Rescue center at ‘crisis point’ after influx of dogs following pandemic puppy boom | United Kingdom | New

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Hope Rescue in Wales has 154 dogs in its care – the highest number he has ever had. Founder Vanessa Waddon said the Llanharan center has seen an influx in recent weeks, which she attributes to the spike in people buying puppies during the lockdown.

The center is full and has been forced to turn away dogs unless they find foster homes, which Ms Waddon describes as heartbreaking.

And she fears the fallout from increased demand for puppies during the pandemic will continue for years to come.

Ms Waddon told Express.co.uk: “We know it’s not a short-term thing. We’re here for the long term. That’s what was planned.

“The number of dogs that were purchased during the pandemic. The more dogs that are owned in the UK, the more dogs that will be saved.

“We had to turn away dogs that we were asked to take. It breaks our hearts.”

Ms Waddon said many dogs have arrived with behavioral or health issues since the pandemic.

She said: “This was caused by the fact that the huge demand for dogs during the lockdown was largely met by low welfare breeders.

“Low welfare breeders wouldn’t be interested in knowing if this is the right breed or the right puppy for this family.

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Ms Waddon added that this puts even more strain on the association as the dogs have to stay with them longer, which means spaces are not freed up.

She said: “The dogs that come in are staying longer because they have health issues, because they have behavior issues.

“It’s not about getting in and finding accommodation quickly, they need extra support, they need vets done, they might need behavioral plans in place.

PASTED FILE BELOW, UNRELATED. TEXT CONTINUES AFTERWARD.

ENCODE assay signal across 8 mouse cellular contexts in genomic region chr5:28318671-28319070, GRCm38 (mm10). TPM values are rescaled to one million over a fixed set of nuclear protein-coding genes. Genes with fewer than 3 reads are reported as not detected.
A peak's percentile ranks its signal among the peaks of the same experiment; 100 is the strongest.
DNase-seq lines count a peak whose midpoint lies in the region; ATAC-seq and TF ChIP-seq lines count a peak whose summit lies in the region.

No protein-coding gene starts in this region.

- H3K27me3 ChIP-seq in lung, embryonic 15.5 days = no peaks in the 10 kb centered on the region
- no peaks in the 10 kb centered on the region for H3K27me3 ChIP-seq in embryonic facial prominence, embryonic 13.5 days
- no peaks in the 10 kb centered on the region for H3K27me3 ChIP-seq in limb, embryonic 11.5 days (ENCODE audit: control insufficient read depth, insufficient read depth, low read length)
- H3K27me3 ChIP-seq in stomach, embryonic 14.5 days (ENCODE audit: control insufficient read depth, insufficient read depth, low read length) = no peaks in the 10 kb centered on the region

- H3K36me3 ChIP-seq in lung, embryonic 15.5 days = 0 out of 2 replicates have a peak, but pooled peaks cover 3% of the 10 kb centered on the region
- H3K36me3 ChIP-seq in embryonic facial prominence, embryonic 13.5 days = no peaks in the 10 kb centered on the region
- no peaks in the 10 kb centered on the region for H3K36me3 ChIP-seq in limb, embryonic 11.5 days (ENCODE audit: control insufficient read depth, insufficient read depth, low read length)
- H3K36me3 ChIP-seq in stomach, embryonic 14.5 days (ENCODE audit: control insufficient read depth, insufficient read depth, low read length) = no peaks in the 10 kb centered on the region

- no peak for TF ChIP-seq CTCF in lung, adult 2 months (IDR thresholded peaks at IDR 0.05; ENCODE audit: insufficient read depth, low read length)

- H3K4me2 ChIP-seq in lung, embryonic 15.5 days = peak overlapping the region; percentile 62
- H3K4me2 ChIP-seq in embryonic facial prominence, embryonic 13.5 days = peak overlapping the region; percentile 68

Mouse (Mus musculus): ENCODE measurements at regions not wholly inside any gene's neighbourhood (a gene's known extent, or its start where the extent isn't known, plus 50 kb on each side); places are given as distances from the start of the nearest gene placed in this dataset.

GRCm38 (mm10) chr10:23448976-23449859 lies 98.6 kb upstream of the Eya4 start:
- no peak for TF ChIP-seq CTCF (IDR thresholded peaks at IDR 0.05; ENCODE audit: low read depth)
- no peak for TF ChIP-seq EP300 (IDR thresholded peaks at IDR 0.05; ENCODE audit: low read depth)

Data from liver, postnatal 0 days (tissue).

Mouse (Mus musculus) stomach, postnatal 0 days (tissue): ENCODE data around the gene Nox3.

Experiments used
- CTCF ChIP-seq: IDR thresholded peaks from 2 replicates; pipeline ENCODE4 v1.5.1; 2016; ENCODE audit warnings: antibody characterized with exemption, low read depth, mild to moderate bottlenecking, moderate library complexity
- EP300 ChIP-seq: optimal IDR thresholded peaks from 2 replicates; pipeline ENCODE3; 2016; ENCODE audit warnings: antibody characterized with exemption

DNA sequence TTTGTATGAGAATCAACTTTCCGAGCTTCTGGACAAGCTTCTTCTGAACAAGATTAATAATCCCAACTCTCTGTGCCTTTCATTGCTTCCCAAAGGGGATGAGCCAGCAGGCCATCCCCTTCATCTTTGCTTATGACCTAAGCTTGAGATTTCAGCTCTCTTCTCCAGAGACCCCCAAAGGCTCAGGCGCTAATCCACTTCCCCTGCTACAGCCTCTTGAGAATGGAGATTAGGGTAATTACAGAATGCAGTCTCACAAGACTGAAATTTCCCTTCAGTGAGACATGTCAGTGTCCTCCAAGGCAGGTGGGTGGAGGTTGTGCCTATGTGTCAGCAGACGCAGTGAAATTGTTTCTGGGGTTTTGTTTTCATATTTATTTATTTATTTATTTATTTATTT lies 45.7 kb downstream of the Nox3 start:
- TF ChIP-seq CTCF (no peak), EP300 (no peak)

“So that makes it even more difficult because these dogs don’t come out that fast.”

The association has a waiting list for owners who wish to hand over their dogs.

However, he saw a growing number of people claiming their pets are stray, so they are taken care of immediately.

Ms Waddon said: ‘We are also seeing a phenomenon at the time of what we call false strayers.

“We have a lot of people on our waiting list. Responsible owners who have done the right thing, they’ve reached out for help, and they’re on our waiting list for their dog to come in.

“But there are people who want their dog to come right away. So what we find out is that we have quite a few dogs that the owners claim to be stray dogs.

“Either they call the dog sitter or they call us themselves and say they found a dog. Or they deliberately abandon them.

“These people are just jumping over the line of people who have done the right thing, have reached out and are waiting patiently.”

Hope Rescue, founded in 2005, rescues stray and abandoned dogs in South Wales.


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